KARC Training Plans
For 2021-22 training season, KARC is offering two plans for the marathon:
A 24-week plan running 4-5 days a week, peaking at 40 miles per week
A 24-week plan running 5-6 days a week, peaking at 50 miles per week
Both of these plans were adapted loosely from Pete Pfitzinger’s excellent “Advanced Marathoning” 18 week, 55 mile per week plans, with a 6 week base building phase added.
What makes these plans different than some that you’ll have seen before:
Strong emphasis on good consistent mileage over the schedule
No major emphasis on speed work until the last phase of the build
Incorporates a number of local races as tune-ups
The Half marathon plan is based on the same concepts with reduced miles.
Things to Consider
The number 1 most important thing to make sure you have a successful marathon is:
DON’T GET INJURED
All of us are different. The great thing about running is it brings all of us together. However, that doesn’t mean that our bodies respond the same to training. Listen to your body. Don’t run through persistent pain, don’t push workouts when you know your body needs to heal, and don’t try to make up for lost mileage. It is far better to show up at the start line in January a little undertrained than injured. You should add stretching, core work, dynamic exercises, etc 2-3 times a week to suit your schedule.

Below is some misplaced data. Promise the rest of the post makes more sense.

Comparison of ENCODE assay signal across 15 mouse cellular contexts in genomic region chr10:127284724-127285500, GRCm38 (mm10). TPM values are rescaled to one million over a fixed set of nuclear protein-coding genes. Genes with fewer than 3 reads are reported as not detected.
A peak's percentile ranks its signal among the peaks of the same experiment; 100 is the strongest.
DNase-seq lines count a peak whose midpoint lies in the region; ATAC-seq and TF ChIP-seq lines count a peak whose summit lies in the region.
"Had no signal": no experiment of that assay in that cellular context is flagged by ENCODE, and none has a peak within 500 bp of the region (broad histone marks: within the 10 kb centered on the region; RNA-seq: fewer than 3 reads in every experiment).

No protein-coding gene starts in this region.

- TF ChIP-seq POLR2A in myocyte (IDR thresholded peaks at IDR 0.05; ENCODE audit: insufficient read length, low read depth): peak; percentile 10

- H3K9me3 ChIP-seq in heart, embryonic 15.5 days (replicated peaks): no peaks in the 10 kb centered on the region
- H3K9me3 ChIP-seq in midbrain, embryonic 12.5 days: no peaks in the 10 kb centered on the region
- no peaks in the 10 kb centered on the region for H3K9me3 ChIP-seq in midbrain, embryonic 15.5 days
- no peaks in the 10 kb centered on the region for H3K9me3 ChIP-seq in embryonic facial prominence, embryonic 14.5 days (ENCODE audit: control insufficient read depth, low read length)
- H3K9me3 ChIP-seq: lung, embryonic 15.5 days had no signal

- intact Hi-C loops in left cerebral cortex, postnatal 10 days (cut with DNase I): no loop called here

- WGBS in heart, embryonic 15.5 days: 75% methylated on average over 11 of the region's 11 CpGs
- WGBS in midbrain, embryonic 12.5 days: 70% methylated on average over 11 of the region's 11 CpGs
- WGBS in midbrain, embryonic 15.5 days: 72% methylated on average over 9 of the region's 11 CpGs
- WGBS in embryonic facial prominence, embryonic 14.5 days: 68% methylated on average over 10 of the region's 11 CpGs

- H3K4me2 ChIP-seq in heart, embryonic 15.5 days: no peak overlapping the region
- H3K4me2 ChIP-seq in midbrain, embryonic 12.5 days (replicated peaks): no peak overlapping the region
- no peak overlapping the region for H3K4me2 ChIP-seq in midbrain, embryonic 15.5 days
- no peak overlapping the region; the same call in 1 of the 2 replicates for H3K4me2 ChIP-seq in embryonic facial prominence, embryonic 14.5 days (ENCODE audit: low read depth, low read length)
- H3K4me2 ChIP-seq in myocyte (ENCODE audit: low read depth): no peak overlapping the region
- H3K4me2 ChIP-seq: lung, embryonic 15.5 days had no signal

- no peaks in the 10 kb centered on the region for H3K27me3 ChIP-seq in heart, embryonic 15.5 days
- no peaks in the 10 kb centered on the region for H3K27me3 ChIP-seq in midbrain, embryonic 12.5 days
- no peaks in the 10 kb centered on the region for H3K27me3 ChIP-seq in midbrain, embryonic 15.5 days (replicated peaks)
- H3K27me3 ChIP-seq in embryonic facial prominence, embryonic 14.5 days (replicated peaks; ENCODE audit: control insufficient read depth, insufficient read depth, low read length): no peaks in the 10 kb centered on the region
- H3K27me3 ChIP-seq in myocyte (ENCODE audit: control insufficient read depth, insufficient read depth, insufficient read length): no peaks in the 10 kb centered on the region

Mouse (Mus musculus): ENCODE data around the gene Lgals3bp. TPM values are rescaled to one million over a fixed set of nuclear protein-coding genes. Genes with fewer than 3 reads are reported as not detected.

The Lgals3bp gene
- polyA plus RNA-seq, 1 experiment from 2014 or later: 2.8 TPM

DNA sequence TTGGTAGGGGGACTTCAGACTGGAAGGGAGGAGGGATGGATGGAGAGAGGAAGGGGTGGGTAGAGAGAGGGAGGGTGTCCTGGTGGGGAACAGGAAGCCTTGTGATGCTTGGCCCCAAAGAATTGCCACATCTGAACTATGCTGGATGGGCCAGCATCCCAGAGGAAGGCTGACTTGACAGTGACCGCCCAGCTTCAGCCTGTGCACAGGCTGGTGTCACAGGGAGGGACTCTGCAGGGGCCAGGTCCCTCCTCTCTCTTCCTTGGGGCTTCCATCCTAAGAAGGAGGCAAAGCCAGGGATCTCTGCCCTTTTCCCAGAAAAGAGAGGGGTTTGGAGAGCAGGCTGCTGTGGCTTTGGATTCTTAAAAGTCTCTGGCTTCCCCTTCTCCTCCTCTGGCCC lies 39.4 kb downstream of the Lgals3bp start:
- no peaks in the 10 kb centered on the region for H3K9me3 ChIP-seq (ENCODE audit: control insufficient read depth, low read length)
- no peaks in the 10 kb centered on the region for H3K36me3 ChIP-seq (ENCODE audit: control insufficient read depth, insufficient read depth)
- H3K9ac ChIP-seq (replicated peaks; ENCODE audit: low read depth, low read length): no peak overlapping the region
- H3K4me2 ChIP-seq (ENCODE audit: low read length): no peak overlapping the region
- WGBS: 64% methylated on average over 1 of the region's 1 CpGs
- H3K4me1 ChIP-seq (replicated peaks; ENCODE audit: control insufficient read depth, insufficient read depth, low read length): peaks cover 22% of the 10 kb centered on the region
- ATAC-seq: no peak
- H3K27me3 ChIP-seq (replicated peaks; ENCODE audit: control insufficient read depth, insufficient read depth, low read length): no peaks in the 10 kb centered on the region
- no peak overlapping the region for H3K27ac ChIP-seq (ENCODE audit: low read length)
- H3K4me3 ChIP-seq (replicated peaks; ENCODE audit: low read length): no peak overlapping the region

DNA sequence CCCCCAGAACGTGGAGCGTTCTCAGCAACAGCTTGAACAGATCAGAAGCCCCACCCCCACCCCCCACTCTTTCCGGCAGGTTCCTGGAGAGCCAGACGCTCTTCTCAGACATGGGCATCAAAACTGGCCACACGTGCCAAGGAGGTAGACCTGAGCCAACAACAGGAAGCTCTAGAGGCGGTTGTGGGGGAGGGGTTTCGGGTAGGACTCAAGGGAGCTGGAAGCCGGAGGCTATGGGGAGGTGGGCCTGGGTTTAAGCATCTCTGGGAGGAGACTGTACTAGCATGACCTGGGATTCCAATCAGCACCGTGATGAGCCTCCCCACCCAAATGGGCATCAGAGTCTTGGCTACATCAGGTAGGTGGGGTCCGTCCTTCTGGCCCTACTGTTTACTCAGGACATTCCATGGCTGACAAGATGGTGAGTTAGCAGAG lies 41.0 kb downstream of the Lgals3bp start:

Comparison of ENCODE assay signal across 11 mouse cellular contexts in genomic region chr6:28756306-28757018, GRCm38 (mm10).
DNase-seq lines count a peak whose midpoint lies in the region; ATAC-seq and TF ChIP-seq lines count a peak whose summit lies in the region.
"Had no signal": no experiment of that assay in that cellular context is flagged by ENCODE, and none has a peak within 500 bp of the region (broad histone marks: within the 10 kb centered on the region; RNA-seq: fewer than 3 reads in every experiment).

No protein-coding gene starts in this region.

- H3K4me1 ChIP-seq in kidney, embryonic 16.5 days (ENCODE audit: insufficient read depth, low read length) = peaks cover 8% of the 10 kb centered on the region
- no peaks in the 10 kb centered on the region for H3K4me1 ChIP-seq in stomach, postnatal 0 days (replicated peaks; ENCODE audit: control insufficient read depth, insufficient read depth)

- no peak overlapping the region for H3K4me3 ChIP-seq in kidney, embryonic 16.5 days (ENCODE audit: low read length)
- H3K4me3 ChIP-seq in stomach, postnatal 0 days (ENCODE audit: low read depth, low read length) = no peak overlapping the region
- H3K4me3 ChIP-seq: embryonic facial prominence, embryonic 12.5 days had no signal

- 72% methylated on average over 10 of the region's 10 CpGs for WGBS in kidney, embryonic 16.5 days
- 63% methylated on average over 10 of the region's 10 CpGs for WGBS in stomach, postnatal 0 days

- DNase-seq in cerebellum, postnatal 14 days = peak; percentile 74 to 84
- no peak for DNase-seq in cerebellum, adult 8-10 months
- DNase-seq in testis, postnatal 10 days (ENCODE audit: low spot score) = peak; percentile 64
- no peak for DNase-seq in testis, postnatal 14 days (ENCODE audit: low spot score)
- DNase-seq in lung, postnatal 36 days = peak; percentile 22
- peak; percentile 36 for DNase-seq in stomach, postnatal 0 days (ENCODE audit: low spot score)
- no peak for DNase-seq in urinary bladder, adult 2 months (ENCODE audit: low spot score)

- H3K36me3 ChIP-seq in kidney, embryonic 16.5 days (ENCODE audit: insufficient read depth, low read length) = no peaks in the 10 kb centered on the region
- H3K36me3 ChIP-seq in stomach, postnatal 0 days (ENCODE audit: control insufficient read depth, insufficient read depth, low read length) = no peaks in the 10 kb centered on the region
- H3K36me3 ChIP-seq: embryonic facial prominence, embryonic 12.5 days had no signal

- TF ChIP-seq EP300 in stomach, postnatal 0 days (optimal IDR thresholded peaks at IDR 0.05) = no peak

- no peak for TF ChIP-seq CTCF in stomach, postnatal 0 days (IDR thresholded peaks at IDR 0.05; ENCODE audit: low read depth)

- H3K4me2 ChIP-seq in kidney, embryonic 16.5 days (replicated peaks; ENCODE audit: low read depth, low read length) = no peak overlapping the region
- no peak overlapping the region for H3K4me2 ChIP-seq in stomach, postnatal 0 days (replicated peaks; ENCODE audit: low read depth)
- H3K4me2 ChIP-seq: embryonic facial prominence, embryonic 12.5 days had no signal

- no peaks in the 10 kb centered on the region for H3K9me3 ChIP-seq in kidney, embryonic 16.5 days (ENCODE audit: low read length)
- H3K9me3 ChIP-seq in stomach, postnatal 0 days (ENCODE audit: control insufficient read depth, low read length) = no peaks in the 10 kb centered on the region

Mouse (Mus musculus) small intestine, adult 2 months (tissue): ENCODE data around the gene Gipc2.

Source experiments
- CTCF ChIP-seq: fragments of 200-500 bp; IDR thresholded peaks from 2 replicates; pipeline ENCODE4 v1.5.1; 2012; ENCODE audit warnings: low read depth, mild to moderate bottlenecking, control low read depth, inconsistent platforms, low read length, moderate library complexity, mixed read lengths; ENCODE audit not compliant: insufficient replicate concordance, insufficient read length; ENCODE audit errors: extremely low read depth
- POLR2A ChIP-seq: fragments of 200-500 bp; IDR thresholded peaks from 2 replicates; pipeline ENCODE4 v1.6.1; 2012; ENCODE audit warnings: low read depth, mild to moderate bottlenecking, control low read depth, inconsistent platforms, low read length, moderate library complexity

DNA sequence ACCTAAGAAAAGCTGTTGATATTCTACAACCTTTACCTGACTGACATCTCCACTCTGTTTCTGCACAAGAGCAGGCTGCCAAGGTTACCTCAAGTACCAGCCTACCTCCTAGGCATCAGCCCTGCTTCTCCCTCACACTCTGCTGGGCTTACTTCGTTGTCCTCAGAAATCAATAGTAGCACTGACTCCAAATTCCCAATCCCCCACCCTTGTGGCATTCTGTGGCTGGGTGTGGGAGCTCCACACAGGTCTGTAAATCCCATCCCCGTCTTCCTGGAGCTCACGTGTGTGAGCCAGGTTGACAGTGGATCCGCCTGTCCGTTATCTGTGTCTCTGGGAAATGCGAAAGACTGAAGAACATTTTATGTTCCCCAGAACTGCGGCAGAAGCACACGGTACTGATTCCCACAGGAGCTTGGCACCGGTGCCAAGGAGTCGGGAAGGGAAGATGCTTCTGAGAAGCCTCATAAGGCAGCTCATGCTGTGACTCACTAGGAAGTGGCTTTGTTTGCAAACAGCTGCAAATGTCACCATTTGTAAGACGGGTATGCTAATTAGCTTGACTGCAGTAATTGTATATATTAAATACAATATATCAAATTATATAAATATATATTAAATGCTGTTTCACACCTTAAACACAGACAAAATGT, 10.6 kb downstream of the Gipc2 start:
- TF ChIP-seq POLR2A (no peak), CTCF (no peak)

The plans are designed to start slow and build slowly. We’re taking advantage of a 24-week build so that mileage doesn’t have to increase rapidly. The plans build in days when you should rest and recover.
Runs and Workouts
The bulk of our mileage. Conversational pace. Easy means easy. Don’t push it because you feel good – save it for the workouts and for race day!
Easier than easy. It is nearly impossible to run these too slow. You should be able to breathe in through your nose here! You should feel refreshed afterwards. Challenge yourself to see how low you can keep your heart rate.
Long runs can be done at your easy pace. The effort to hold this pace will likely increase over the length of your run, especially once they get over 2 hours. For these longer efforts, make sure you are practicing your race day nutrition and hydration. While the end of a 20 miler can feel hard, you shouldn’t be totally destroyed. Save that for race day!